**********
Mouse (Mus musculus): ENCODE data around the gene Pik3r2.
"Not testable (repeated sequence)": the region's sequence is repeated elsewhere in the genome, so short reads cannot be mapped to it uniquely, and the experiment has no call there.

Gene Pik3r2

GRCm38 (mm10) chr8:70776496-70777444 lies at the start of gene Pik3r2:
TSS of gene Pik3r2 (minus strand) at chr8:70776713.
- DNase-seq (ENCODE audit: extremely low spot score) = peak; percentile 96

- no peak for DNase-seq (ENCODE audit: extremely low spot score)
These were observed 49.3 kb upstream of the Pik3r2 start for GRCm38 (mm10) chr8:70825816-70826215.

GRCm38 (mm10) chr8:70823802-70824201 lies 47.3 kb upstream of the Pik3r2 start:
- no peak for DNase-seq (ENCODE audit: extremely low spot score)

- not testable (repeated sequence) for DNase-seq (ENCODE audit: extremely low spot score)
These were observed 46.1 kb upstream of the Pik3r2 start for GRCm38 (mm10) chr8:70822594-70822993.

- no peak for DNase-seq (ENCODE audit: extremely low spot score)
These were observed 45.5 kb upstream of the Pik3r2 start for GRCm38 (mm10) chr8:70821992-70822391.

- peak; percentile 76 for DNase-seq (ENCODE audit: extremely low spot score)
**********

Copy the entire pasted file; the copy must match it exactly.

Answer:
Mouse (Mus musculus): ENCODE data around the gene Pik3r2.
"Not testable (repeated sequence)": the region's sequence is repeated elsewhere in the genome, so short reads cannot be mapped to it uniquely, and the experiment has no call there.

Gene Pik3r2

GRCm38 (mm10) chr8:70776496-70777444 lies at the start of gene Pik3r2:
TSS of gene Pik3r2 (minus strand) at chr8:70776713.
- DNase-seq (ENCODE audit: extremely low spot score) = peak; percentile 96

- no peak for DNase-seq (ENCODE audit: extremely low spot score)
These were observed 49.3 kb upstream of the Pik3r2 start for GRCm38 (mm10) chr8:70825816-70826215.

GRCm38 (mm10) chr8:70823802-70824201 lies 47.3 kb upstream of the Pik3r2 start:
- no peak for DNase-seq (ENCODE audit: extremely low spot score)

- not testable (repeated sequence) for DNase-seq (ENCODE audit: extremely low spot score)
These were observed 46.1 kb upstream of the Pik3r2 start for GRCm38 (mm10) chr8:70822594-70822993.

- no peak for DNase-seq (ENCODE audit: extremely low spot score)
These were observed 45.5 kb upstream of the Pik3r2 start for GRCm38 (mm10) chr8:70821992-70822391.

- peak; percentile 76 for DNase-seq (ENCODE audit: extremely low spot score)